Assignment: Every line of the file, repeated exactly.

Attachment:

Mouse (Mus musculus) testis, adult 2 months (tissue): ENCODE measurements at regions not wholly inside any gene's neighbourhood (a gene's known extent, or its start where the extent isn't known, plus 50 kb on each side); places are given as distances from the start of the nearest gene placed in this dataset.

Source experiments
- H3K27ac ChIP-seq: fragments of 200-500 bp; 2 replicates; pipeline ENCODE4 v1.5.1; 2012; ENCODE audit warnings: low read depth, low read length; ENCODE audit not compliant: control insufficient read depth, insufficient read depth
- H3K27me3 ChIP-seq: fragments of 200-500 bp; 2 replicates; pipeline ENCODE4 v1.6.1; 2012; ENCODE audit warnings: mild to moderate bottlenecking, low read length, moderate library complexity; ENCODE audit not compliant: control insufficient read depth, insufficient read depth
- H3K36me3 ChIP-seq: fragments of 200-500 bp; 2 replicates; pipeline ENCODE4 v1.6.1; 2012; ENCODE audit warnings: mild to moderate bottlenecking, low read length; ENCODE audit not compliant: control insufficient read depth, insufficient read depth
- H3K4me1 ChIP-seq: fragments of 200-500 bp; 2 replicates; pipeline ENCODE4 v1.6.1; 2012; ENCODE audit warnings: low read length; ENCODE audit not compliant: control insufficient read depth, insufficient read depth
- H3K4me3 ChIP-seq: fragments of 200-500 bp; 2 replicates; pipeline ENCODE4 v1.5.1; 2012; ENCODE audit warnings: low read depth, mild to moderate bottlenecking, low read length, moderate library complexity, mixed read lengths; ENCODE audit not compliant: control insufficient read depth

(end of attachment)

Mouse (Mus musculus) testis, adult 2 months (tissue): ENCODE measurements at regions not wholly inside any gene's neighbourhood (a gene's known extent, or its start where the extent isn't known, plus 50 kb on each side); places are given as distances from the start of the nearest gene placed in this dataset.

Source experiments
- H3K27ac ChIP-seq: fragments of 200-500 bp; 2 replicates; pipeline ENCODE4 v1.5.1; 2012; ENCODE audit warnings: low read depth, low read length; ENCODE audit not compliant: control insufficient read depth, insufficient read depth
- H3K27me3 ChIP-seq: fragments of 200-500 bp; 2 replicates; pipeline ENCODE4 v1.6.1; 2012; ENCODE audit warnings: mild to moderate bottlenecking, low read length, moderate library complexity; ENCODE audit not compliant: control insufficient read depth, insufficient read depth
- H3K36me3 ChIP-seq: fragments of 200-500 bp; 2 replicates; pipeline ENCODE4 v1.6.1; 2012; ENCODE audit warnings: mild to moderate bottlenecking, low read length; ENCODE audit not compliant: control insufficient read depth, insufficient read depth
- H3K4me1 ChIP-seq: fragments of 200-500 bp; 2 replicates; pipeline ENCODE4 v1.6.1; 2012; ENCODE audit warnings: low read length; ENCODE audit not compliant: control insufficient read depth, insufficient read depth
- H3K4me3 ChIP-seq: fragments of 200-500 bp; 2 replicates; pipeline ENCODE4 v1.5.1; 2012; ENCODE audit warnings: low read depth, mild to moderate bottlenecking, low read length, moderate library complexity, mixed read lengths; ENCODE audit not compliant: control insufficient read depth